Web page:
The deals General Motors struck with American Honda and Nikola are the latest in a compendium of evidence that supports the late Sergio Marchionne's 2015 theorem: Automaking is too expensive to do alone.
The growing list of the industry's various partnerships — Renault-Nissan-Mitsubishi, PSA-FCA, Volkswagen-Ford, Toyota-Mazda-Subaru-Hino-Daihatsu — is impressive.
Marchionne's basic premise from his "Confessions of a Capital Junkie" presentation in April 2015, that automakers wasted capital by insisting on engineering and making like products, remains true today. But recent collaborations within the industry point to a broadening recognition of that truth, and a new resolve to finally do something about it.
For too long, investors have turned up their noses at automotive stocks in part because of a lack of return relative to other sectors. Rather than address this problem head-on, the industry spent decades simply absorbing the added costs of capital and going about its business as usual. But when two expensive projects landed simultaneously — vastly reducing emissions through electrification and improving automotive safety through development of autonomous driving technologies — the price of going it alone proved untenable.
For dealers and consumers, these partnerships ultimately will mean a less diverse marketplace, or at least one in which the variance between brands and individual vehicles is likely to shrink over time. This is not necessarily a bad thing, however, if industrial concentration allows automakers to continue to improve the design and manufacturing quality, dependability and efficiency of their products and spread their added costs across a broader number of vehicles.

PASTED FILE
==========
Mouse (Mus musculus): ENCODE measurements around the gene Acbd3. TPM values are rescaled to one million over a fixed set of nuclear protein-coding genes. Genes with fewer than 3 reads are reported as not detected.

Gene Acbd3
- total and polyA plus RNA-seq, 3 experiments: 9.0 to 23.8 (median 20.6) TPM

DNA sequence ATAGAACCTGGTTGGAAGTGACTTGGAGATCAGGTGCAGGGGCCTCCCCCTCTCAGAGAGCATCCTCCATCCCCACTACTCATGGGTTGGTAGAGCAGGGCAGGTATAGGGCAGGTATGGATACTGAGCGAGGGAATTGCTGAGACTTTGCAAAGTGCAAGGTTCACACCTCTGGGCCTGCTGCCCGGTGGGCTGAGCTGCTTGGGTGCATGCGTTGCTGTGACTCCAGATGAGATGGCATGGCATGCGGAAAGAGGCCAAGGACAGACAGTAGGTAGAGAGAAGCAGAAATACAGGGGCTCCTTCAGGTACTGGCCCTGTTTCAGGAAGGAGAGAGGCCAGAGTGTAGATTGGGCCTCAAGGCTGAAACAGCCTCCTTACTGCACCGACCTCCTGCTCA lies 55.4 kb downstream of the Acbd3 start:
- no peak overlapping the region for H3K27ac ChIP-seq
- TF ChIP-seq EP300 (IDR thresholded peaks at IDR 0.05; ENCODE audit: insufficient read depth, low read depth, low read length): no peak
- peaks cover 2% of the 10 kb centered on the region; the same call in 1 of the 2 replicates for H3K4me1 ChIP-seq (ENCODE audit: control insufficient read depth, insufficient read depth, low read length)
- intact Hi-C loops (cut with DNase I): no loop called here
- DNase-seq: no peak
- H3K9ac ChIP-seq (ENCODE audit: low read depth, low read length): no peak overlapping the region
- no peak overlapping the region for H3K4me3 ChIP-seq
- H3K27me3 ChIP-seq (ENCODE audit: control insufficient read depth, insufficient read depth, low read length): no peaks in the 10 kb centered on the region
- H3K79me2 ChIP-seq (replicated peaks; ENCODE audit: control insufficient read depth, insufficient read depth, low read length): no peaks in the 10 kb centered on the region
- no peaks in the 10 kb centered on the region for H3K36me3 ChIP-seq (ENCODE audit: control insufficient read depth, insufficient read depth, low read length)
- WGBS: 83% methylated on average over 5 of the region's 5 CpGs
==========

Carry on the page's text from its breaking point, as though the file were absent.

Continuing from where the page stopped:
Among various constituencies, the global supply network is most likely to feel pinched by automaker pairings, both in the short and long term, especially those small suppliers most vulnerable to automaker demands for cost savings. Here, too, a wave of consolidations and partnering agreements has helped and can help suppliers continue to profitably thrive, even if their number of automaker customers declines.
This industry is in the throes of a bold transformation, one sure to loosen some long-held beliefs about what it means to profitably design, develop, manufacture, market and sell an automobile. Change is a constant in the auto industry, but Marchionne was right about this one — it was overdue.